The couple made few changes in the kitchen, which already featured stainless steel appliances, lots of storage and medium-toned wood cabinets. They updated the counters, island top and backsplash, adding pizzazz. Easy-care quartz in white with veining in grays and a sparkle unify the counter and island surfaces. Rounded corners and a bullnose edge eliminated sharp corners where James could bumped his head and hard-to-clean edge crevices. The glass-and-stone-tile backsplash picks up the counter's grays.

They reserved the main-floor bedroom for the couple's parents, Heather Riordan said.

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"My family is from Pennsylvania and my husband's is from Virginia, and they stay four or five days at a time," she said. "I wanted to make sure it was comfortable for them when they visit us or if they come to live with us."

With green as Heather Riordan's favorite color and orange a close second, the designers kept walls downstairs in creams and yellows, except in the living room — what others might call a family room — where the walls are a muted celery. The room opens to the kitchen, forming a natural gathering spot for getting together with other families.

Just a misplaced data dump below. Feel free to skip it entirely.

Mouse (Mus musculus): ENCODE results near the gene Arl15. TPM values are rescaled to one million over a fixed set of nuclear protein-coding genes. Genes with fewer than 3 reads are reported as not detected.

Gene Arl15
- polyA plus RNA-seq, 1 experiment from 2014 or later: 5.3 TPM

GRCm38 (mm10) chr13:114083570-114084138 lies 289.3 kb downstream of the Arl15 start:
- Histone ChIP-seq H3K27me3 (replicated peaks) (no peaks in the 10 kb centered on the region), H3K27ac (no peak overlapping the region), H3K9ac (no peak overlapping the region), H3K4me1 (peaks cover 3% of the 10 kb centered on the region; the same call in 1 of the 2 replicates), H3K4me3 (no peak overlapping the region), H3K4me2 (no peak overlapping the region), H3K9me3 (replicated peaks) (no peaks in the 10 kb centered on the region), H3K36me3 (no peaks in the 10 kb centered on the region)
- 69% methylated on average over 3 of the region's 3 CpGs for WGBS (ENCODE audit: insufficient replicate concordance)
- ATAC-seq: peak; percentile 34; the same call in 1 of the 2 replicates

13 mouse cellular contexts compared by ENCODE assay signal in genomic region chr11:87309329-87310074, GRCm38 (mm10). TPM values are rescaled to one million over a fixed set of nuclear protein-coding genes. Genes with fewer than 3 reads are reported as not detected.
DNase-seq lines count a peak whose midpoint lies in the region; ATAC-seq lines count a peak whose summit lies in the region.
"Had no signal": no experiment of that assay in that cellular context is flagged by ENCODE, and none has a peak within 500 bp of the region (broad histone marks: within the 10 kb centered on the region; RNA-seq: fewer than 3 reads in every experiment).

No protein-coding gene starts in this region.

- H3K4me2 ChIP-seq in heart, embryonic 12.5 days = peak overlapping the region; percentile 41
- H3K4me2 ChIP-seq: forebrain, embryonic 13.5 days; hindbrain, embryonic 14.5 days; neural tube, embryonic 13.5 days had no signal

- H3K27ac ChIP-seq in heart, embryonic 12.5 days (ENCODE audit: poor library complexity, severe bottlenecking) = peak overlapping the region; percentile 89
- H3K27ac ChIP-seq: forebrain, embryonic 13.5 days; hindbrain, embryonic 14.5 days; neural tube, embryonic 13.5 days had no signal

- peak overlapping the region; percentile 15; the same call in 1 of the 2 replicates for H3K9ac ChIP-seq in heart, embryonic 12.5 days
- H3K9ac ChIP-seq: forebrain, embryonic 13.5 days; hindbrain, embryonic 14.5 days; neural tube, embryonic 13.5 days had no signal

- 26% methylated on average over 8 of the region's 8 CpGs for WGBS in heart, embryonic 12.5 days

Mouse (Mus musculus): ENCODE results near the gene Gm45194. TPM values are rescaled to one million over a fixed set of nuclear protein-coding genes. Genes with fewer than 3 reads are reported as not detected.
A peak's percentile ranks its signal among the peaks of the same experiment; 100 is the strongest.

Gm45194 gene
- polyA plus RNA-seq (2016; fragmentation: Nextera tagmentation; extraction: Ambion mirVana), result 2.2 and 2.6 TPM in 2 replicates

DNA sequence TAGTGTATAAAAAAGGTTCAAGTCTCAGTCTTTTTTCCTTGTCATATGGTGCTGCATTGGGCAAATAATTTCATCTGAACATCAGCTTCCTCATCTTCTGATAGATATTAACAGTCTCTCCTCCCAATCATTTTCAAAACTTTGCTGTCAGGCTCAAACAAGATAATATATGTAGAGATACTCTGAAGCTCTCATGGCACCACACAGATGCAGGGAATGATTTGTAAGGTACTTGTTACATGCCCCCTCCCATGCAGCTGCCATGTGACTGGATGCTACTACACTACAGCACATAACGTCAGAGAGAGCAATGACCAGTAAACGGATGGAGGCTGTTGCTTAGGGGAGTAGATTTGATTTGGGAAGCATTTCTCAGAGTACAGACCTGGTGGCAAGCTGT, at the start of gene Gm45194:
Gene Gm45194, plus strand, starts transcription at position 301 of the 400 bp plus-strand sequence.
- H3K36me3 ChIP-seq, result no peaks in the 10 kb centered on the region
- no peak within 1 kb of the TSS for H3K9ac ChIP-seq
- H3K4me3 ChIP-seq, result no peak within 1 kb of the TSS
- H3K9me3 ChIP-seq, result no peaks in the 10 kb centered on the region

Furniture colors come from the Oriental rug. A sectional sofa with a chaise, in greens with yellow in the weave, is backed by drapes in ivory with tan sunbursts and faces a large-screen TV, whose accessories are in a low credenza below. A circular glass-topped coffee table keeps the rug's pattern visible and a herringbone-pattern chair adds yellowish shades.

All the upholstery is stain-resistant — a furniture-saver.

"I spilled an entire glass of red wine on this modular piece" of sofa, and a cup of cocoa was dumped elsewhere, Heather Riordan said. "You can't tell."

Upstairs offers four bedrooms. The master suite's walls are soothing lavender shades, punctuated by the dark woods that carry throughout the home, ivory bedding with a gray pattern and a gray chaise. A hint of sparkle comes from metallic flecks in glass bedside lamps. Light pours in through plantation shutters.

"This is my space. It's my office," said Heather Riordan, an associate professor of mathematics at Anne Arundel Community College, of a retreat off the bedroom.

A circular rug grounds the space, and its colors are the basis for the gray-washed desk and a reddish chair.

The laundry closet is steps away. "I love this feature, I'm encouraged to do the laundry rather than have go up and down the steps," Heather Riordan said.